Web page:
Junk Drawer: Movies That Need a Sequel

ANASTASIA MONTAVON, AUSTIN VAN PAY, BENJAMIN K. PAPLHAM, SAMANTHA KOLB | ENTERTAINMENT COLUMNISTS

Anastasia: “Sharknado 3: Oh Hell No!”

pasted-graphic-14

So this movie starts with a sharknado hitting DC. And I really should just be able to stop writing there, because I think that’s more than enough reason to say this movie is an amazing political thriller. However, I’ll continue, just in case that wasn’t enough. The main character, Fin Shepard, is in the White House to accept an award for saving a bunch of people from sharknados twice. While, he is there, another sharknado hits DC, and he ends up saving the president (played by Mark Cuban). Then, towards the end of the movie (spoilers), Fin calls the president so that he and his dad (played by David Hasselhoff) can go to space using the secret space shuttle that the government owns. They go to space in hopes of stopping the largest sharknado ever, and they are successful, although they did have to sacrifice a member of their crew to get the job done. Overall, “Sharknado 3” is one of the best and most realistic political thrillers I have ever seen.

Austin: “The Bourne Identity”

pasted-graphic-15

In 2002, Matt Damon was still very early on in his career and saw a breakout success with the start of the Bourne series with “The Bourne Identity.” The film is directed by Doug Liman and tells the story of a bullet-filled man who is picked up by an unknown fishing boat and realizes that he has no recollection of himself and his past. Eventually, he’s pursued by unknown assassins who want to destroy him before he regains his memory and discovers who he truly is. The film is an adaption of Rober Ludlhum’s novel and many may not think of this to as a political thriller, but the espionage style and covert organizations involved lend to the themes of this sub-genre. This first film in the Bourne series is a fantastic action-packed start to a successful and critically acclaimed series. Matt Damon does a great job in one of his first large roles, and the overall plot of the film is filled with intriguing and mysterious conspiracies which lend to its twists and turns. The stunt work and action scenes are a staple of this series and this was one of many great assets it was known for. Overall, “The Bourne Identity” has everything you love about action and political thrillers all in one film.

Ben: “Lincoln”

pasted-graphic-16

“Lincoln” (2012) is my favorite political movie because it celebrates the sixteenth American president without romanticizing him. It’s easy for many people—myself included—to forget the grueling challenges this country went through in order to ratify the Thirteenth Amendment and abolish slavery. The movie creates urgency and gravity to perhaps the most momentous turning point in United States history, depicting Lincoln as a man burdened with exhaustion as he navigates his tumultuous political and family lives. The pairing of Daniel Day Lewis and Sally Field as President and First Lady remains one of my favorite acting performances of all time. Also, if you get the chance to, go online and read the script for “Lincoln,” because it’s absolutely beautiful.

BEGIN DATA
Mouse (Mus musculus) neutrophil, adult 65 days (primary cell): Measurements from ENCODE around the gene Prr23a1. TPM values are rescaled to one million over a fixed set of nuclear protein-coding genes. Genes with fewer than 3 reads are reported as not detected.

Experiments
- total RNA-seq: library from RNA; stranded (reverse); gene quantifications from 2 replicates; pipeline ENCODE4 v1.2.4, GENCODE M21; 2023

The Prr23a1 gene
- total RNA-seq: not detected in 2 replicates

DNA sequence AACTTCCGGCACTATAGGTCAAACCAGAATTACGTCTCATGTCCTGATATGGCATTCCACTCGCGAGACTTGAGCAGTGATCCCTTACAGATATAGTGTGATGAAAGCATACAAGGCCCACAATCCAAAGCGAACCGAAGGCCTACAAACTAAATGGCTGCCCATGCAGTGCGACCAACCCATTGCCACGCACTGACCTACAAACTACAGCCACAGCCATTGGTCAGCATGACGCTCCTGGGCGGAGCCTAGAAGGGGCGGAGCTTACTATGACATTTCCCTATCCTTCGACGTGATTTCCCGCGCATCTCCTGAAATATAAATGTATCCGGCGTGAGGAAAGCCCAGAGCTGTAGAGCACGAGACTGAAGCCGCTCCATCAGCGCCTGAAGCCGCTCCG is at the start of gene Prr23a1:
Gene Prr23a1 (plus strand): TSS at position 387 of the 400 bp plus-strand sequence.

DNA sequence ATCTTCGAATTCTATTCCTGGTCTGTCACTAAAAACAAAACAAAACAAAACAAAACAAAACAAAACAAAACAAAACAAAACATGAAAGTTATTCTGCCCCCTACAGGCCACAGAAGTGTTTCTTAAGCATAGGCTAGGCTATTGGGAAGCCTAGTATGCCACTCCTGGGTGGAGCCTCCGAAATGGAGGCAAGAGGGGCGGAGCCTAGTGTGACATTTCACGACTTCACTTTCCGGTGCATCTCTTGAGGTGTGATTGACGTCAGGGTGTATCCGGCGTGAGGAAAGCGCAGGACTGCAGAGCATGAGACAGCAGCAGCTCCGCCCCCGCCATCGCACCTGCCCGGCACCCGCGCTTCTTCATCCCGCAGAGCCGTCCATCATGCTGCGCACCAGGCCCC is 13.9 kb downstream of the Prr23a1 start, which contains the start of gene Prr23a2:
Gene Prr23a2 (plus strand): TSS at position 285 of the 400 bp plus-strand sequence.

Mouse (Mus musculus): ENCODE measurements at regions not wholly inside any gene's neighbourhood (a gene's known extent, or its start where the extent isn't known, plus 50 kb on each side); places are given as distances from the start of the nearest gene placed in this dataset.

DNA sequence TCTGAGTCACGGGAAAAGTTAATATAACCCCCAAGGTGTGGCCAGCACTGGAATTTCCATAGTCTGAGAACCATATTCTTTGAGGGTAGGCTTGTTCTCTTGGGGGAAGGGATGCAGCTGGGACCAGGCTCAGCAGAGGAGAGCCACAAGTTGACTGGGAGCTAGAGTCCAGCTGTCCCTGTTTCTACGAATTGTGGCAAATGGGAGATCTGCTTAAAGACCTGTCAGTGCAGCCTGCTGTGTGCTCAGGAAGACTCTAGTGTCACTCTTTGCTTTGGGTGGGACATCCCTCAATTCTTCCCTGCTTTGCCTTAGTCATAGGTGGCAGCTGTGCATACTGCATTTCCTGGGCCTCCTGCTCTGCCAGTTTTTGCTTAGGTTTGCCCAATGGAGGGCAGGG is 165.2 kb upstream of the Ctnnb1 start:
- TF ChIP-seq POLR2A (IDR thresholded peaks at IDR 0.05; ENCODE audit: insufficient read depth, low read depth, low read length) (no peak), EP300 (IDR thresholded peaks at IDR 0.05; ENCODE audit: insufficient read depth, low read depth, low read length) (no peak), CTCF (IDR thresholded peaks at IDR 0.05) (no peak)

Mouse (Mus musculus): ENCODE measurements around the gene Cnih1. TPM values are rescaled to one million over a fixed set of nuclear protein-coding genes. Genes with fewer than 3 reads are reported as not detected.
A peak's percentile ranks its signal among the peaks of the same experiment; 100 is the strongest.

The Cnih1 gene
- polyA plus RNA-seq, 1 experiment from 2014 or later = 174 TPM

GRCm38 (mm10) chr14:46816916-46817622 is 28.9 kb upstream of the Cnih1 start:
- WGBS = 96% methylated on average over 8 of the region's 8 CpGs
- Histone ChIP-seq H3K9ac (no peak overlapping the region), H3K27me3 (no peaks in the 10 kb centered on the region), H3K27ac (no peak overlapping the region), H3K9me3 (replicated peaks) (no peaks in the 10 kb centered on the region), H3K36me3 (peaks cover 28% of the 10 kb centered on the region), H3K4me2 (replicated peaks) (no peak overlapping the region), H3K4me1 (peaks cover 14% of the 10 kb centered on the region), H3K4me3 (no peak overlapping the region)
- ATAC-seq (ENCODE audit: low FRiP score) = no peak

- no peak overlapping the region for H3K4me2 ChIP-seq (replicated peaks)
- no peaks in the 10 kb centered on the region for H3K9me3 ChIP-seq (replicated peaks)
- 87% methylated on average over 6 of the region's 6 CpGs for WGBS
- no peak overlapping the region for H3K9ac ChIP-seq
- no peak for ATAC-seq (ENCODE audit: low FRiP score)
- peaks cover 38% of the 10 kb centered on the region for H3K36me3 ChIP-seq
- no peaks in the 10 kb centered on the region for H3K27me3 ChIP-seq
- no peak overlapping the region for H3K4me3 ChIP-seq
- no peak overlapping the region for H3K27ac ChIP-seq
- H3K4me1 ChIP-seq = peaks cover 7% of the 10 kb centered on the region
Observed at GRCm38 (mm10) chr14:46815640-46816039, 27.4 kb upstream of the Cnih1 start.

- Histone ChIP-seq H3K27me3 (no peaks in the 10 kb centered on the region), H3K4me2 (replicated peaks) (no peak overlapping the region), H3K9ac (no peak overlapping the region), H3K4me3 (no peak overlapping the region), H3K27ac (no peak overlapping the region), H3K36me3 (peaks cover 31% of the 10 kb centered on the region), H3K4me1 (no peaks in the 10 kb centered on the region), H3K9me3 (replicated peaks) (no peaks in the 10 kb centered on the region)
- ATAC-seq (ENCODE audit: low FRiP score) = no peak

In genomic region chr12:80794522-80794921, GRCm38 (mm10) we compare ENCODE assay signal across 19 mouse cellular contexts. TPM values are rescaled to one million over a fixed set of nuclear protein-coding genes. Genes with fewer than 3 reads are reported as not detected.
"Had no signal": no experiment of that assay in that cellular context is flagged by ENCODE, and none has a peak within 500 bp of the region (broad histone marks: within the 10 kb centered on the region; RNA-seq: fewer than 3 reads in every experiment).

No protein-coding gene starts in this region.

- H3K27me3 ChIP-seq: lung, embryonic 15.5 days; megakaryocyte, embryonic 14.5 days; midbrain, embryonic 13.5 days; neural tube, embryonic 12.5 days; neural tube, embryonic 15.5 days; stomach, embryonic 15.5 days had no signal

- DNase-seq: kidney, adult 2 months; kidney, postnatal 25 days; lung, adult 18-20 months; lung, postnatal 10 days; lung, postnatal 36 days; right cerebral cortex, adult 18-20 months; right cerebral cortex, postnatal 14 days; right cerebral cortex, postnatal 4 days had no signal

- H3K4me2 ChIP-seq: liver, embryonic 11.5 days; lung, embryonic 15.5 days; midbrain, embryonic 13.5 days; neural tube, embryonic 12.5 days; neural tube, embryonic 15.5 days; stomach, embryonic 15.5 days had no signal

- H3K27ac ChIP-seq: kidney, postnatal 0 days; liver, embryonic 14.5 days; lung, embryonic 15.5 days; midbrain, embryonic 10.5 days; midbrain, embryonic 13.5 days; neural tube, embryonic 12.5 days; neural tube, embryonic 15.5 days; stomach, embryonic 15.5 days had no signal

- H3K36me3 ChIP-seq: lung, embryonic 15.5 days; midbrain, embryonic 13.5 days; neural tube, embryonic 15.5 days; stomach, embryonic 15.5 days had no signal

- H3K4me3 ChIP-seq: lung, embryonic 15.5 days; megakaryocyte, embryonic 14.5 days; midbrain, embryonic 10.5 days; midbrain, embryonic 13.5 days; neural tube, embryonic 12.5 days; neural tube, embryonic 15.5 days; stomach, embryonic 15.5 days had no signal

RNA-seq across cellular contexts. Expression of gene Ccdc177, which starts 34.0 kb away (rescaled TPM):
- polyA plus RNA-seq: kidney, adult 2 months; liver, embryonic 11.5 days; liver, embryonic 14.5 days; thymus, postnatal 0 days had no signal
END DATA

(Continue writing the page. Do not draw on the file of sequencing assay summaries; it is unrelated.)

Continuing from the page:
Samantha: “The King’s Speech”

pasted-graphic-17

One of my favorite political thrillers has got to be “The King’s Speech”. Colin Firth’s acting ranks very high in my family’s opinion, and with this role he absolutely blew everyone away. World War II is always a topic ripe with movie plot potential, and what is even more amazing is how this was based on the true story of King George VI and his speech impediment. Though some creative liberties were taken for the film, the story still hooked me in. There was a subtle action to it that made me anxious to see how the king’s speech was actually going to turn out as he broadcasted to the country England’s declaration of war against Germany in 1939. I won’t spoil anything, but I highly recommend seeing it if you haven’t already.

Advertisements

Leave a Reply

Fill in your details below or click an icon to log in:

WordPress.com Logo

You are commenting using your WordPress.com account. Log Out / Change )

Twitter picture

You are commenting using your Twitter account. Log Out / Change )

Facebook photo

You are commenting using your Facebook account. Log Out / Change )

Google+ photo

You are commenting using your Google+ account. Log Out / Change )

Connecting to %s